A doctor at a clinic for animals in northeast Michigan is trying to get people to sign up for emergency car care as a way to reduce the amount of time it takes to make emergency calls.
“There’s so many people that have no way of getting home from work or school,” said Dr. Jennifer Miller, the clinic’s director.
The idea is to put a car seat or car charger in a safe place for people who don’t want to go home to get their emergency car call.
Dr. Miller said the idea comes from her daughter, who’s a vet and works as a social worker at the clinic.
She said the clinic has seen a big drop in emergency calls since the emergency call center was added last summer, when she was on leave.
In fact, she said, the number of people who call in an emergency has gone down by almost 20 percent.
We’re trying to make it a way for people to get in a car, Dr. Miller told the AP.
Emergency cars are needed to help animals stay alive during a natural disaster, said Dr: Mary Lynn Hickey, executive director of the American Veterinary Medical Association.
But emergency vehicle emergencies are a relatively new phenomenon.
The only ones that have happened in the U.S. have happened during natural disasters, and in those cases, the car was an emergency vehicle.
Hickey said it’s not clear if the new model is more safe than the older models.
Volunteers at the shelter that runs the clinic, in the town of Summerfield, have been taking car care classes for years.
If the emergency calls go up, she added, it could make emergency room services more busy and expensive.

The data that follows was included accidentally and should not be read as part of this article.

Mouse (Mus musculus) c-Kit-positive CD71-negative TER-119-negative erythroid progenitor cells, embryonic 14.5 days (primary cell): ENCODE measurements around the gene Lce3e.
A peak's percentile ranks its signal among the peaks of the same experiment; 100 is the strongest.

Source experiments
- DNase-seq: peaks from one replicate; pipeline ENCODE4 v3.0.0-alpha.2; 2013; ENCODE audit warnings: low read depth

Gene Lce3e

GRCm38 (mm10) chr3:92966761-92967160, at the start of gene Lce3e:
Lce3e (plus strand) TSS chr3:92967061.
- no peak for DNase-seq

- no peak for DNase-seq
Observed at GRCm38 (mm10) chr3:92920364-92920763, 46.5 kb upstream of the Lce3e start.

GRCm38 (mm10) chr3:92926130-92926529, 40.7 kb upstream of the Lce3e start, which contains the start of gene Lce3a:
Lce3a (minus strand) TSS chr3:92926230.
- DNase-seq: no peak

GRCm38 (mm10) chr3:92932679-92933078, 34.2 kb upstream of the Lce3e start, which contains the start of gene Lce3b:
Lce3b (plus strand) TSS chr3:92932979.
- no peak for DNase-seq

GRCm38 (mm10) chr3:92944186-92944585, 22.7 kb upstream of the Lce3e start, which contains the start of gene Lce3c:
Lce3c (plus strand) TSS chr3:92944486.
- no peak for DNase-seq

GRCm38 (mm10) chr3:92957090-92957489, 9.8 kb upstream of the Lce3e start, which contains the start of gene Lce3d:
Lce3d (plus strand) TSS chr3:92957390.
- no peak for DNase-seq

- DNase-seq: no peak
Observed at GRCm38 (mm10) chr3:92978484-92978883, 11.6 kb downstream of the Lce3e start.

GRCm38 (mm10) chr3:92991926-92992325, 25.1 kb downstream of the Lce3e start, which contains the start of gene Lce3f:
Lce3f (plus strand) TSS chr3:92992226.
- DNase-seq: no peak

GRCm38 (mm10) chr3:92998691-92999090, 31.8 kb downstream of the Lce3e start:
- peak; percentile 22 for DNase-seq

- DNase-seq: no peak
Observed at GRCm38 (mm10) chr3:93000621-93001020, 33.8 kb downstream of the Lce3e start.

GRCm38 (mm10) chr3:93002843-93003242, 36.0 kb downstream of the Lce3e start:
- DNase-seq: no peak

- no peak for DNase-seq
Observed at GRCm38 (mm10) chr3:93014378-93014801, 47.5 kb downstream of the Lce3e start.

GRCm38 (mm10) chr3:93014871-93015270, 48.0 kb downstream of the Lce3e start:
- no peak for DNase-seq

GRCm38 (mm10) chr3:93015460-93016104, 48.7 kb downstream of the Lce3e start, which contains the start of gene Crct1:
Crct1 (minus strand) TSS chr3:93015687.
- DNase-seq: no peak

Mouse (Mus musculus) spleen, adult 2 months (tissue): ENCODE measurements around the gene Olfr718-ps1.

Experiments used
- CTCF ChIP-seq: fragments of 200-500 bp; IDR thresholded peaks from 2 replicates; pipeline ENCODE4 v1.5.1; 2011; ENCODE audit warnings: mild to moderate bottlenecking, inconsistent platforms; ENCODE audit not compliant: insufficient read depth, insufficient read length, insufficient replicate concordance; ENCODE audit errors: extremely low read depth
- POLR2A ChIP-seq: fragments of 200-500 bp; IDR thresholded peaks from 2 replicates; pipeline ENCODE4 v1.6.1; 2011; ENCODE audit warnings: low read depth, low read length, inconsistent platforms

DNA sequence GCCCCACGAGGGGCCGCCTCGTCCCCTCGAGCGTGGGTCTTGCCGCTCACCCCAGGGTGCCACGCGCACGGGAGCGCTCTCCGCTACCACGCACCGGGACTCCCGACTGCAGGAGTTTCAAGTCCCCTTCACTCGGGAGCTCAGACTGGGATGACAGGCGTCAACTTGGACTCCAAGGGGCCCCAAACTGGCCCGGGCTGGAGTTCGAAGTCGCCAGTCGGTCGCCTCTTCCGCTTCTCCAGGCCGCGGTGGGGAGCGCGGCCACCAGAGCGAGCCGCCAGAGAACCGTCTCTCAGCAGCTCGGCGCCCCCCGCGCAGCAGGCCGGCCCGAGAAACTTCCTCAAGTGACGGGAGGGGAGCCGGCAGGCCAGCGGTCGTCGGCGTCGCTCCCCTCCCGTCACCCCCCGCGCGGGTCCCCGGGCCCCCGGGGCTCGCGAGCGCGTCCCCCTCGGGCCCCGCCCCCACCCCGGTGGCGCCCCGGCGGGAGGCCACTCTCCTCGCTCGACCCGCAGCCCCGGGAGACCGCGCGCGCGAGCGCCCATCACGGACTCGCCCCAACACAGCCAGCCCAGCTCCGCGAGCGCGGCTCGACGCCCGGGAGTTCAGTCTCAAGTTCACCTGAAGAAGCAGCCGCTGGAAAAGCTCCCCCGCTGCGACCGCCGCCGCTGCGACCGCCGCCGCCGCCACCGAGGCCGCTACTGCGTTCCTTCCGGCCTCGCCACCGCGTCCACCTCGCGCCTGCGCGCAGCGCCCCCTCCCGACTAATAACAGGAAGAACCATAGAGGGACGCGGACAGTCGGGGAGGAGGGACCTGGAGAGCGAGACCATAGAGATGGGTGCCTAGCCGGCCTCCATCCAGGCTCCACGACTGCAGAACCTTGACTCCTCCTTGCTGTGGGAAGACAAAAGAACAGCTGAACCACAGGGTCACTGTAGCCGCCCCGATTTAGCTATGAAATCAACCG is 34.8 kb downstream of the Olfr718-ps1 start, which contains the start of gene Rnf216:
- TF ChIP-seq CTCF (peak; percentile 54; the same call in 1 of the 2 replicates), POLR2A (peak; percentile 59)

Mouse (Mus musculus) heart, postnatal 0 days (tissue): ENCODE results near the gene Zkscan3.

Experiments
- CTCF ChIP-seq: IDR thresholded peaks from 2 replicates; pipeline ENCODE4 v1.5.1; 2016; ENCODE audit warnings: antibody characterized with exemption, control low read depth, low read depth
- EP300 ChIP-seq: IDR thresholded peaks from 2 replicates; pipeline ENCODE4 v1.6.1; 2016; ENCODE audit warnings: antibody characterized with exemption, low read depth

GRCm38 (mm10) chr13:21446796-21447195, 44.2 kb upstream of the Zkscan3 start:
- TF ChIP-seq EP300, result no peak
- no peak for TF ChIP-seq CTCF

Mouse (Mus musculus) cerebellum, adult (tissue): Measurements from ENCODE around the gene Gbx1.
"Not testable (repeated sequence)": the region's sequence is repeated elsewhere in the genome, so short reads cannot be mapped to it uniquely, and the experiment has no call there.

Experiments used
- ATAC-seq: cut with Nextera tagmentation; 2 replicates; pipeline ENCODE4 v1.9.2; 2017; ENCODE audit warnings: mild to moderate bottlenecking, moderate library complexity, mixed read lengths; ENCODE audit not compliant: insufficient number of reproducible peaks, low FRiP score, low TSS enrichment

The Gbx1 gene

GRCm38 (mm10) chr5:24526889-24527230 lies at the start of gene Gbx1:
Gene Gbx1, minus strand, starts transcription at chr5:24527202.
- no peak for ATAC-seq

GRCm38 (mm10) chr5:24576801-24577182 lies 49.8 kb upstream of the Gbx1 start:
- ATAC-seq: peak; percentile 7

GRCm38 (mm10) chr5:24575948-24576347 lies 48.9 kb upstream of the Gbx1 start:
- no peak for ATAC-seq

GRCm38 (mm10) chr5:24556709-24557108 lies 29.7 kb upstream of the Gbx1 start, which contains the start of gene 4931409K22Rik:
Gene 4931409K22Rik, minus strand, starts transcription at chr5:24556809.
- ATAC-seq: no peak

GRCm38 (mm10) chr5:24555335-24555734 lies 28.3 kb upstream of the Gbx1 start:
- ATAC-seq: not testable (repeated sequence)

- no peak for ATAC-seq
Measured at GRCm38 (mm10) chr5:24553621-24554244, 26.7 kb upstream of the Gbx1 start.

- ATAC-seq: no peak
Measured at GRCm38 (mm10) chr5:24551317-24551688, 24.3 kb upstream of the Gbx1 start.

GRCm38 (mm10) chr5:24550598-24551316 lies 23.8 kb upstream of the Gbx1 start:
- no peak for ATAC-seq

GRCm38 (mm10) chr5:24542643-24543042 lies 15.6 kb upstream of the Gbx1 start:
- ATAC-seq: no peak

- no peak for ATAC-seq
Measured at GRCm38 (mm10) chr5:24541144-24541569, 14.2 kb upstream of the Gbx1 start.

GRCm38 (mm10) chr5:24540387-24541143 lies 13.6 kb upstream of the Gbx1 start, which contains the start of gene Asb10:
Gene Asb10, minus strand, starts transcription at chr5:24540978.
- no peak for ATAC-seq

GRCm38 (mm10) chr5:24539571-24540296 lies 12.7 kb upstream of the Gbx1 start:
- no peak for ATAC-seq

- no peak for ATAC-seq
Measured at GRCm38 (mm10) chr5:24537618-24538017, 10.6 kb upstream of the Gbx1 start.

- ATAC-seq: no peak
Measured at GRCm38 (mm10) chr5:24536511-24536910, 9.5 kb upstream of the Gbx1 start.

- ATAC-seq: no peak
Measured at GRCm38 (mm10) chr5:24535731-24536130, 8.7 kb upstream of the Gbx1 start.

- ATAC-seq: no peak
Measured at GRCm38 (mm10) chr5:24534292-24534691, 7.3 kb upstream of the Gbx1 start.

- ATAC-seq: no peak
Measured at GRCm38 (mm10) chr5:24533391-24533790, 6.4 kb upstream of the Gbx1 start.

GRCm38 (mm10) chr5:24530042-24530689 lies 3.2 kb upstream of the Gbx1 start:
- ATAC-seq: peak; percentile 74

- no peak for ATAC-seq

The clinic is a joint venture between the Detroit Mercy Veterinary Medical Center and the Detroit Regional Veterinary Medical Clinic, and Dr. Hickey said that is part of the reason why the number has gone up.
At the clinic at 9 a.m. on a recent Tuesday, a few dozen people sat in the waiting room with their dogs and cats.
A woman wearing a surgical mask and a white cap sat on a bed, while a woman with a large dog sat beside her.
As the doors opened and a car arrived, she put her head down on the pillow and waited for the door to close.
She then took a seat in front of a window, waiting for her cat to come out.
Her cat came out with a big smile on her face, and she gave him a long lick.
An hour later, Dr Hickey opened the doors and told the people in the room to go inside and get their pets.
Once they arrived, they were able to get into their cars.
They took their dogs to a veterinarian clinic and gave them medication to keep them hydrated, Dr Miller said.
While the clinic was busy, a woman wearing an emergency car seat sat outside, holding her dog, who was about 2-1/2 years old.
She waited patiently for the doors to close, and when they did, she hopped into the car.
Dr. Hicky said she was able to talk to about 10 people in that room during the two-hour wait.
People were getting their pets checked for ticks and other illnesses and were checking their vaccinations.
After a few minutes, the doors were opened, and everyone in the car started driving off.
Dr Hickey added that it was hard to find people to drive the cars to the vet clinic.
She said she thinks that’s because the vet community is still figuring out how to get vets to drive.
One vet clinic, however, is getting involved in the campaign.
Detroit Regional Veterinary Clinic’s veterinary clinic has partnered with a group called the Detroit Veterinary Emergency Response Team to get volunteers on the ground in the emergency room to help people get their car care calls answered.
Members of the team are driving cars to pick up the cars, and those vehicles are being used for car care appointments.
Since the beginning of the year, Drs.
Miller and Hickey have been in touch with people who need their cars, to try to get them to sign-up for car emergency care.
Those who can’t afford to go to the clinic on a regular basis can also sign up to be part of an emergency response team.
And the vets also are encouraging vets to volunteer for the cars and have set up a website that people can sign up on to get the details of their car.
It’s not easy to get around the state and make a call in emergencies, Dr Lora Kupfer said.
“It’s a challenge,” she said.
“I think there’s a lot of good people who are doing that.”